Public Transport in your particular part of the region

Jonwo
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Joined: Sat 26 Apr, 2008 02.05

Martin Phillp wrote: Fri 10 Jun, 2022 20.38 Apparently the remaining Class 315 units used on the eastern section of the Elizabeth line out of Liverpool Street mainline will be taken out of service in September when through services into the tunnel to Paddington commence. Those peak Liverpool Street mainline station services will have 345s instead.

It looks like the Heathrow and Reading services will start from Abbey Wood while Shenfield services will terminate at Paddington.
Makes sense, they're coming to the end of their usage, I assume they're being scrapped or cascaded elsewhere.

I wonder if this means Bond Street will open in September.
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dosxuk
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Location: Sheffield

They're some of the oldest rolling stock on the network, I think it's a fairly safe assumption they're going for scrap.

There are indeed strong rumours that Bond Street will open the same day as the core is linked up.
Martin Phillp
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Recently where I live, Southern got rid of their older class 455 sets which were used on South London metro services. However it's meant some metro services have seen capacity reduce from 8 car 455s to 5 car 377s.

Southern still have some Class 313 units down on the South Coast, but I think they're going sooner rather than later as well.
TVF's London Lite.
Jonwo
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I do wonder if or how the railway dispute will resolve itself. My gut feeling is probably an offer in line with what Scotrail offered to end their strikes.

Personally I do wonder if there is too much political Willy Waving. Grant Shapps has not come out of this well at all although neither has the RMT.
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Pete
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Location: Dundee

I usually find the RMT very disagreeable however I think they’ve handled this better by pointing out the train companies have been trying to fix things and the government have bee. Causing the problem.

It makes them seem far less dogmattic than in the last when they’d just shout “nationalise it” a lot which distracted from their actual issues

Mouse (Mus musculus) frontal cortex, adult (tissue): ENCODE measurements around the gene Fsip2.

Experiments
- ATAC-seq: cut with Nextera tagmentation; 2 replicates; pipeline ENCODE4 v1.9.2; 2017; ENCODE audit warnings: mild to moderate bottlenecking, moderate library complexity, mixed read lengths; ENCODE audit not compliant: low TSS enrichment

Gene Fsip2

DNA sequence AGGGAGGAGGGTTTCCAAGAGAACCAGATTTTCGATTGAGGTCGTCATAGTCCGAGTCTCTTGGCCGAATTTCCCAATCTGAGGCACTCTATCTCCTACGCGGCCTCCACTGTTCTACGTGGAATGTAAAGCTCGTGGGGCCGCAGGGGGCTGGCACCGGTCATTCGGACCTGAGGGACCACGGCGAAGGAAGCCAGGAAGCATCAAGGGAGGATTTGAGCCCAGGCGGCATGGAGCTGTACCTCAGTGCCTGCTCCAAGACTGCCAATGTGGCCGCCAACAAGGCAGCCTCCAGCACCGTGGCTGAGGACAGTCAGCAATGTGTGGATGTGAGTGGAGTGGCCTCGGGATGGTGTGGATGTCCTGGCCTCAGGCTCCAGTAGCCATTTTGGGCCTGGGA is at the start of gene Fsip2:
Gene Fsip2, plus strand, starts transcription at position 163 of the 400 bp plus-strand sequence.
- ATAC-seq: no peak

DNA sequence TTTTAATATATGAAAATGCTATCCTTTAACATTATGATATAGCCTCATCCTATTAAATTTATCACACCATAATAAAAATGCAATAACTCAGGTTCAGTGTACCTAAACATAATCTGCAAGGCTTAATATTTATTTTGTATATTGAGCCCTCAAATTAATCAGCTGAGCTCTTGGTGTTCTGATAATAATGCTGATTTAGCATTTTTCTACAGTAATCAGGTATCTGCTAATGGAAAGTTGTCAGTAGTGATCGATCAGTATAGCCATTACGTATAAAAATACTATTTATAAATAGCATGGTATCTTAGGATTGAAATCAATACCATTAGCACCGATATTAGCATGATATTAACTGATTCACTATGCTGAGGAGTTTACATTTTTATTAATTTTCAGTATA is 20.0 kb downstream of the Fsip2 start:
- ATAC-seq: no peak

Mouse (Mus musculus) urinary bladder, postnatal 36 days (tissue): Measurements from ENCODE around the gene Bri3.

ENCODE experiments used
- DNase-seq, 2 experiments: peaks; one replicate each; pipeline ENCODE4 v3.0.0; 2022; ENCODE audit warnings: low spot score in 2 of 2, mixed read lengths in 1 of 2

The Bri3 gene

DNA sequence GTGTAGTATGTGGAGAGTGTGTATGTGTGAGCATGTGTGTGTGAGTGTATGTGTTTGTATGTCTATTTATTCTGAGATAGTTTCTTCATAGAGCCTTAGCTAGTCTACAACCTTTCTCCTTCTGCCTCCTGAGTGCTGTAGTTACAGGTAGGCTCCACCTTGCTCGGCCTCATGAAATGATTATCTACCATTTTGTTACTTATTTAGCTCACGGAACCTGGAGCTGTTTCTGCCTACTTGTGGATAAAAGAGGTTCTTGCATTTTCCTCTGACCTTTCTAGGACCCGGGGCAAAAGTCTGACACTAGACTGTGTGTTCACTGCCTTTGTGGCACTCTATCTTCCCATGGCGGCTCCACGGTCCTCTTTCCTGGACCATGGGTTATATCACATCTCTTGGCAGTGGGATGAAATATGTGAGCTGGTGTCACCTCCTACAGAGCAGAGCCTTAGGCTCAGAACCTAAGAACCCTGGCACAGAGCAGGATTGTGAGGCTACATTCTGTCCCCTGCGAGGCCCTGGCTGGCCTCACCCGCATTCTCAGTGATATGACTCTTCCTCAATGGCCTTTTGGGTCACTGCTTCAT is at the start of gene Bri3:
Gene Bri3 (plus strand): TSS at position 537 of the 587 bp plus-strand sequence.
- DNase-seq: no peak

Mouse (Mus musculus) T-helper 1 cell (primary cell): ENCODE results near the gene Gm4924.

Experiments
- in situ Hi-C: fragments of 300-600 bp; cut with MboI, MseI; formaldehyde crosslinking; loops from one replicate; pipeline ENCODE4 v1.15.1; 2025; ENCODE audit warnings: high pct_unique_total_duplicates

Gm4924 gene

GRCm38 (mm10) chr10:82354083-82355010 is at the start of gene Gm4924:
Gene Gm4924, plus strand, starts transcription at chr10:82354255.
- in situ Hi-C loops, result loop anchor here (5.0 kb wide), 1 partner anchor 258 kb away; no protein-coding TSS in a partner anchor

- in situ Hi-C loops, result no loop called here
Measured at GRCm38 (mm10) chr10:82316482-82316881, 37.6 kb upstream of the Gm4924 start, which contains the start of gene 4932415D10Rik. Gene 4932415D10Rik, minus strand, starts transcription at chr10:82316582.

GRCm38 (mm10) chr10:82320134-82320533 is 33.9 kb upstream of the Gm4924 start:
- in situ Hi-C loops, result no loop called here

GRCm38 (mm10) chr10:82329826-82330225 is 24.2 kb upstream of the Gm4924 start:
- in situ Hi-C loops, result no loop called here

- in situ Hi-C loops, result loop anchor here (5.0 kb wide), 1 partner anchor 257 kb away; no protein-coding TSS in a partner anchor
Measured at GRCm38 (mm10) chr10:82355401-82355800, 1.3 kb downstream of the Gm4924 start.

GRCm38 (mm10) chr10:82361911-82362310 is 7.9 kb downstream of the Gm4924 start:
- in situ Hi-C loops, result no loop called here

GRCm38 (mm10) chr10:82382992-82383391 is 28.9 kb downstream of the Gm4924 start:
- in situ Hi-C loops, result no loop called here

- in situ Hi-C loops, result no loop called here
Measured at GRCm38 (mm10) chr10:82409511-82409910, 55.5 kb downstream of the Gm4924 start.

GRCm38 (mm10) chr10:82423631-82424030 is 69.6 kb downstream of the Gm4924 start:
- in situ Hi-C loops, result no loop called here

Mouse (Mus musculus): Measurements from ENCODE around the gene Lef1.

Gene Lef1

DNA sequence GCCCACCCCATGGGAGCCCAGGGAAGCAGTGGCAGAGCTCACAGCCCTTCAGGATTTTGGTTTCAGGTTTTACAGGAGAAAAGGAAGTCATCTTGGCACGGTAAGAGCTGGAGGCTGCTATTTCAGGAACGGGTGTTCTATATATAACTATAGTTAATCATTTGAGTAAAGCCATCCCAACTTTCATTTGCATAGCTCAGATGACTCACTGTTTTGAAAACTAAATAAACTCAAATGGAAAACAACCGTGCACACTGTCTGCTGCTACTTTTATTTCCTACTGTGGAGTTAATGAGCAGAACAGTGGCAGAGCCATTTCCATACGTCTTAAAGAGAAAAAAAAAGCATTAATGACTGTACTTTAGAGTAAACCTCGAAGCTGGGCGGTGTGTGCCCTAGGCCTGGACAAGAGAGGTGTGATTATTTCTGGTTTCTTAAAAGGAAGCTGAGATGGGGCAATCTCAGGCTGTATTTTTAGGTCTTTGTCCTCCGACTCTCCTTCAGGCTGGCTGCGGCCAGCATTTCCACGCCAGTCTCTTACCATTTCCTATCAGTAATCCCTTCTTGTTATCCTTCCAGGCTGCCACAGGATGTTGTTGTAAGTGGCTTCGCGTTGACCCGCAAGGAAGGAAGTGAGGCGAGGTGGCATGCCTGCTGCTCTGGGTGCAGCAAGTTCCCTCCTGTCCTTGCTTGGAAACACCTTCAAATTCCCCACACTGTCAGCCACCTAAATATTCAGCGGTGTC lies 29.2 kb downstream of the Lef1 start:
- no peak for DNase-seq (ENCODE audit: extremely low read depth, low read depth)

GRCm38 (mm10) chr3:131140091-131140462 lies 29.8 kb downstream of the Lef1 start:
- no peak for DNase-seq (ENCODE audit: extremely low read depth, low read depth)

"He has to be larger than bacon"
Jonwo
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Pete wrote: Tue 21 Jun, 2022 18.33 I usually find the RMT very disagreeable however I think they’ve handled this better by pointing out the train companies have been trying to fix things and the government have bee. Causing the problem.

It makes them seem far less dogmattic than in the last when they’d just shout “nationalise it” a lot which distracted from their actual issues
The DfT will have to reach a compromise sooner rather than later as I would imagine businesses who feel the most impact from strikes will be putting on the pressure to get this resolved.

I do think these strikes from the RMT is justified but there have been strikes threatened or that have taken place because of relatively minor issues which should really be dealt with privately.
Charlie Wells
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Location: Cambridgeshire

Jonwo wrote: Tue 21 Jun, 2022 19.39
Pete wrote: Tue 21 Jun, 2022 18.33 I usually find the RMT very disagreeable however I think they’ve handled this better by pointing out the train companies have been trying to fix things and the government have bee. Causing the problem.

It makes them seem far less dogmattic than in the last when they’d just shout “nationalise it” a lot which distracted from their actual issues
The DfT will have to reach a compromise sooner rather than later as I would imagine businesses who feel the most impact from strikes will be putting on the pressure to get this resolved.

I do think these strikes from the RMT is justified but there have been strikes threatened or that have taken place because of relatively minor issues which should really be dealt with privately.
Watching Sunday Morning (the formerly Marr one) I think Gordon Brown made a good point when interviewed about the need for a three year plan, not just one year. I dare say offering a pay increase of x% this year, y% the following year, and z% the year after may help with the pay side of things for the next few years. Also the BBC Reality Check on how much workers are paid was quite good at explaining the differences between the figures the government and RMT are quoting.